How good is Takashi Miike as a director? A man who has directed over one hundred titles, how many would you deem great pieces of cinema? In his peak years at the turn of the millennium, he was churning out five or six titles a year, but at what cost? While perhaps slightly before Miike’s career really took off, in his 1999 book looking over the past decade of Japanese cinema, leading critic Mark Schilling only referenced two Miike works, one of which, “The Bird People in China”, he wasn’t completely complimentary of.
As such, Miike’s career could be wedged more into that of the “cult”. Starting off in V-cinema, before building to more mainstream works, many of his films in the latter Nineties was extreme yakuza pieces of high creativity, but at times wobbly composure.
You could pretty much get your hands on any Miike film, if you looked hard enough, from the Nineties or early Naughties after the DVD wave came in, off the back of titles such as “Audition” and “Ichi the Killer”. There was no doubt that these films were a lot of fun. But, from a cult perspective. How good, genuinely, are many of his films, on which many look back fondly?
As international recognition increased, as did expectation. Could Miike still be considered a cult director, with festival accolades and bigger budgets? Indeed, much of what he has directed over the last decade, if not for much longer, would be considered average at best. The wilder movies have rarely been offset by more assured films, as they were around two decades ago. And there have certainly been periods when his films weren’t as easy to come by as they once were.
But enough about my DVD collection, he’s directed a new film. And “First Love” fits well into the mould of his late-Nineties work. This is a fast-paced romp of extreme violence and humour; Yakuza wars, lone heroes and insane characters. “First Love” is the most fun I’ve had watching a Miike film in many a year, but, like much of those Nineties works, is it any good?
Leo (Masataka Kubota) is a young boxer with a seemingly bright future. About to win a bout, he is hit with a sucker punch to the head and is floored. Scans reveal that he has a brain tumour, causing him to fall in the fight. He is lost at the news; everything seemingly over.
Also in Shinjuku, yakuza Kase (Shota Sometani) is plotting to ambush his own organisation’s drug running. Under agreement with the police to not deal drugs, Kase teams up with low-life cop Otomo (Nao Omori) to get himself out of organised crime. He will take the drugs from his own men and pass them on to Otomo, taking the heat for the drugs with the police, but putting the blame on the Chinese with his family, leading to a war which Kase will miss; leaving prison in two-to-three years after everyone has wiped each other out.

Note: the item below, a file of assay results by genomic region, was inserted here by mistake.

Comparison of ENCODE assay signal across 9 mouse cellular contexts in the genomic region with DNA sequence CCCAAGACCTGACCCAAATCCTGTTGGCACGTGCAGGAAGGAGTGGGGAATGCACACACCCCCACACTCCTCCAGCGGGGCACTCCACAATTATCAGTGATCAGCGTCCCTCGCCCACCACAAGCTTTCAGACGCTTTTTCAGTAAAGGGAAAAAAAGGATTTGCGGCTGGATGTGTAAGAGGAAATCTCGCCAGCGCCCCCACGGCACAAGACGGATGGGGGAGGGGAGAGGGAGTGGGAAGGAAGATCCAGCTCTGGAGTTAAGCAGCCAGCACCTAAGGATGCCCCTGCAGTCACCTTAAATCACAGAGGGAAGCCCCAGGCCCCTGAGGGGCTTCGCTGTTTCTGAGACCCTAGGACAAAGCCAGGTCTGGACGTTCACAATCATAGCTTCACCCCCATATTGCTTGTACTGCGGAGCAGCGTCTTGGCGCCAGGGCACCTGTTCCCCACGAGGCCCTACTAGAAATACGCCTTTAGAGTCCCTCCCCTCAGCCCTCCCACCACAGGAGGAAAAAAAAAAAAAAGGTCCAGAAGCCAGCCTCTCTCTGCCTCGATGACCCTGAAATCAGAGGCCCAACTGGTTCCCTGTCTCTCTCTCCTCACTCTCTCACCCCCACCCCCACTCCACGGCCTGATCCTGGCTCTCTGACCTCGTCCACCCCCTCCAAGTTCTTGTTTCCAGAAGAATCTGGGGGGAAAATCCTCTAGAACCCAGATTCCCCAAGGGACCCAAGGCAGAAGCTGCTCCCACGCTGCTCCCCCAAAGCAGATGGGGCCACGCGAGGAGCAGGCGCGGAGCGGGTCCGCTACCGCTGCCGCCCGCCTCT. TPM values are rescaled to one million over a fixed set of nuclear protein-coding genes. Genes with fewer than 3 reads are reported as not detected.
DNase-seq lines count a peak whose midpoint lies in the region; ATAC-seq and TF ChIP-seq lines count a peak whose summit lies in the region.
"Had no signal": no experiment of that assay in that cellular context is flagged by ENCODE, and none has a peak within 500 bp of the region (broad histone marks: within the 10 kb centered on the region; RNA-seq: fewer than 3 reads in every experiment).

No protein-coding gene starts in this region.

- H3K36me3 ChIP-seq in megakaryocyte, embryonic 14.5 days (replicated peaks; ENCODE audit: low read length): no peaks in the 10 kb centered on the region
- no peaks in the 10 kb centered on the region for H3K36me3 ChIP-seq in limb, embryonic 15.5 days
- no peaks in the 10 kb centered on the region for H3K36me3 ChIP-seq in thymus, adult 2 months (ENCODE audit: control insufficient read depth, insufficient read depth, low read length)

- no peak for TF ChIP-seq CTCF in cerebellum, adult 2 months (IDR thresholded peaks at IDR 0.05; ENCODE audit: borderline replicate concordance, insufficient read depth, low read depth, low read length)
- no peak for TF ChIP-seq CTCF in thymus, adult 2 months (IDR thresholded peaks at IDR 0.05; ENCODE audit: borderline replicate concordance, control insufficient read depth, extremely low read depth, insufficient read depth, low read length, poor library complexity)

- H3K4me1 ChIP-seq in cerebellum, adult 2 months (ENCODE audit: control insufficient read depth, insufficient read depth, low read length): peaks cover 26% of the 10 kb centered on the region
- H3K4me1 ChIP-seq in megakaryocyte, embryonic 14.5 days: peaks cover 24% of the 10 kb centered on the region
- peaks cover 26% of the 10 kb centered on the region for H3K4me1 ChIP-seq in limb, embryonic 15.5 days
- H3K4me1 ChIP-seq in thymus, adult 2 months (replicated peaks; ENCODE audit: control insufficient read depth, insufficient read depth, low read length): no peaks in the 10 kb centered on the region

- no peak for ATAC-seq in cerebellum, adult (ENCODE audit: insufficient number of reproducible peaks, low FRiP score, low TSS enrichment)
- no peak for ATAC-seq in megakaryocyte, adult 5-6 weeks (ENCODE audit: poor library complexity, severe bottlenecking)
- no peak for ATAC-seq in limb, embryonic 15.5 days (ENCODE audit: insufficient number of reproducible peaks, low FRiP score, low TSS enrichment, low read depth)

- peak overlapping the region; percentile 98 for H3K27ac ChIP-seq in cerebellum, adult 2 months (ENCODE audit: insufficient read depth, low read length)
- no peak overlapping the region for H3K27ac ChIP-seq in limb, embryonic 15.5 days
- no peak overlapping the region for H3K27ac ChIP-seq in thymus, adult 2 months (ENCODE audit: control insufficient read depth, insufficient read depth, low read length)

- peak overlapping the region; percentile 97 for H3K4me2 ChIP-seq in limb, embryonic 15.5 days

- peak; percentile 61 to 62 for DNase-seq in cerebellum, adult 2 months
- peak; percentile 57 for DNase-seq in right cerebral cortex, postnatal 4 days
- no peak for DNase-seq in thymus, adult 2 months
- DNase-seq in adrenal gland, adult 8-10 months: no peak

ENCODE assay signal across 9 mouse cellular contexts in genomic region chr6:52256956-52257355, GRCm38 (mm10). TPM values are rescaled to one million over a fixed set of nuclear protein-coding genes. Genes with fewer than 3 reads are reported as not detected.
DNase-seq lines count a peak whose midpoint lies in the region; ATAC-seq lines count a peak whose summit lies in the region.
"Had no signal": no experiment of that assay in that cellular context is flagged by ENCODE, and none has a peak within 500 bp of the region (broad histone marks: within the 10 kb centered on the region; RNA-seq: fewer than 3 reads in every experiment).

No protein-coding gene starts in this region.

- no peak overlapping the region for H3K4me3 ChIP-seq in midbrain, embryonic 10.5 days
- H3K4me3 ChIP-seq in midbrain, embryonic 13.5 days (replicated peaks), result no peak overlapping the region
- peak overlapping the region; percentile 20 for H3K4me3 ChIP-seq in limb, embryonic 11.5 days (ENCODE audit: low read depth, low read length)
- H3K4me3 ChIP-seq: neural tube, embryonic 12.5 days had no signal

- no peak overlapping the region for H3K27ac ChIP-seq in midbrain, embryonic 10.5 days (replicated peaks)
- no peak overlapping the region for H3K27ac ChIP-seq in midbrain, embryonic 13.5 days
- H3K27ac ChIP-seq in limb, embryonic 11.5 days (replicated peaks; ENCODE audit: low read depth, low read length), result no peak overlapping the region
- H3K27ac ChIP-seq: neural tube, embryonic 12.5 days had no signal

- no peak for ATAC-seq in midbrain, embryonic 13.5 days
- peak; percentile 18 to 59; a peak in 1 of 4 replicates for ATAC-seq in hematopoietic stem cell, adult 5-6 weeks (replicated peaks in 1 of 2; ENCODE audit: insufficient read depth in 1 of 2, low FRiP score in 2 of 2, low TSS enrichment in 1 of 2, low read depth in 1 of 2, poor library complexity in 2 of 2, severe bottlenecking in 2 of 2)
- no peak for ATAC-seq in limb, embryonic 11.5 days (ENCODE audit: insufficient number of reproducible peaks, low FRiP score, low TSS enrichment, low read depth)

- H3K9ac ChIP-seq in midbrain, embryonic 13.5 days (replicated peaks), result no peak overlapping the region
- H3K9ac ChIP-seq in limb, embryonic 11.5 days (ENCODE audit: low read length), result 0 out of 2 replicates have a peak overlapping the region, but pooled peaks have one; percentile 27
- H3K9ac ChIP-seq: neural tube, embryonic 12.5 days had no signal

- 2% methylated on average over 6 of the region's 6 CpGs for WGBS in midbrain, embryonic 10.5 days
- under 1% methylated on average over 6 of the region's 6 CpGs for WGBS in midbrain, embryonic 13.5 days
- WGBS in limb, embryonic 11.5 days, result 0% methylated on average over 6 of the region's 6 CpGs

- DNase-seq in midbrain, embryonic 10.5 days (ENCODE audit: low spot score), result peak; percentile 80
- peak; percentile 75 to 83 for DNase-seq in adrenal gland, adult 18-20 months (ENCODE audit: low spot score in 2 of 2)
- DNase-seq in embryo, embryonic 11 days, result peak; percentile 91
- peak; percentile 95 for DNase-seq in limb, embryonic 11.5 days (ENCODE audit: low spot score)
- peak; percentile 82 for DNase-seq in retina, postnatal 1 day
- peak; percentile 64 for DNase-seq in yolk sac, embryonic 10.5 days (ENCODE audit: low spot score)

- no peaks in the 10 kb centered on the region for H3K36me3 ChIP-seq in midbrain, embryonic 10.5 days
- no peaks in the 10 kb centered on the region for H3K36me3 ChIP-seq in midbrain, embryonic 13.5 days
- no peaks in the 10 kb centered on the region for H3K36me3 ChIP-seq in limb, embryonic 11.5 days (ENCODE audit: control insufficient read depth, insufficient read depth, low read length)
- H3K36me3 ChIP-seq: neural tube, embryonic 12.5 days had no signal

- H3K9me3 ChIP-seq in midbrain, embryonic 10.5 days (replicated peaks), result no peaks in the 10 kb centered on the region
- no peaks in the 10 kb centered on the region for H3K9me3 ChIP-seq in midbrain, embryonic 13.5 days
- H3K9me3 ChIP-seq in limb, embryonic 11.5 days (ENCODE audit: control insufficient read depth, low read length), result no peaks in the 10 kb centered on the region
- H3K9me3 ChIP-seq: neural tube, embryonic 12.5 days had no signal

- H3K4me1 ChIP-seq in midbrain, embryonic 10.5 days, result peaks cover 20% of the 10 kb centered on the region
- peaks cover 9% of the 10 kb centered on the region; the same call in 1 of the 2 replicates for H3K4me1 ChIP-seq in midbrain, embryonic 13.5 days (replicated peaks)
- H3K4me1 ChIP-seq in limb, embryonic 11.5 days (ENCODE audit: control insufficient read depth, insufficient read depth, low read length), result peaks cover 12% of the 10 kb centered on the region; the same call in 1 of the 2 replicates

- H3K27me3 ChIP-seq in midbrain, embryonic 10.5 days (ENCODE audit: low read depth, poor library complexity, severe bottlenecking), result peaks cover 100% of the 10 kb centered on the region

So goes his plan, anyway. Otomo is to take care of drug-addict prostitute Monica (Sakurako Konishi), who lives at the apartment where the drugs will be stored; while a low-level Chinese is given the task of handling the drug dealer’s girlfriend. Unfortunately for Kase, the girlfriend fights off the Chinese, while Monica flees Otomo screaming from her drug hallucinations, straight passed to wandering Leo. Protecting Monica, Leo gives Otomo a swift punch and floors him, taking his police badge.
Rumours spill throughout the streets, and Kase has the drugs, but his organisation know he has double-crossed them. Otomo needs to get his badge back off Leo and Monica. And the Chinese, who believe Monica holds the drugs, want to get hold of them themselves. All of which leads to a shoot-out of various interests and directions.
Much like the opening six minutes of “Dead or Alive”, there is a lot going on: a lot of characters are introduced; and you’re well aware that you will not be sitting through a conventional film. Humour is an element of “First Love” that very much stands out; and this is a good thing. Little in this film is to be taken seriously, with silly jokes and exuberant acting. Indeed, Shota Sometani stands out in his role as the double-crossing Kase, playing him with a real sense of glee at the role. Fight scenes are played out with a tongue firmly in the cheek, and all action scenes come with a laugh on the side.
The most deadpan characters in the film are Leo and Monica: a young man with promise seemingly condemned to an early grave; and a drug addict haunted by her abusive father wherever she goes. As the film’s hero, Masataka Kubota barely cracks a smile all film.
As with any Yakuza film, the large number of key characters can make things either confusing or deter interest in following the plot, craving more fight scenes. Takeshi Kitano’s “Outrage” comes to mind as a modern Yakuza comparison early on, but as things progress, this is very much a Miike film, ending more with a feel of “Full Metal Yakuza” or “City of Lost Souls”. Indeed, the finale comes with a hint of “Dead or Alive” unexpectedness.
Like much of Miike’s work, it’s fair to say that in parts “First Love” is a little clunky in making everything marry up nicely, and there could have been more of this and less of that, but the experimentation to make the bits that work comes at a cost of things that don’t. The end shot, however, shows a little more maturity in Miike as a director. Leo and Monica settle into their new, humble life together in a shot that is sombre and static, and is a welcome conclusion to end what madness has come before.
With “First Love”, Miike has returned to the style which made his name. A director wearing many hats over the years, some have worked, while others have not. Is “First Love” any good as a film? This is far from the best film you will watch this year, but it will certainly be among the most fun – the break that we all need now and then. And perhaps a fair few years of disappointment have helped us rediscover why we first loved Miike.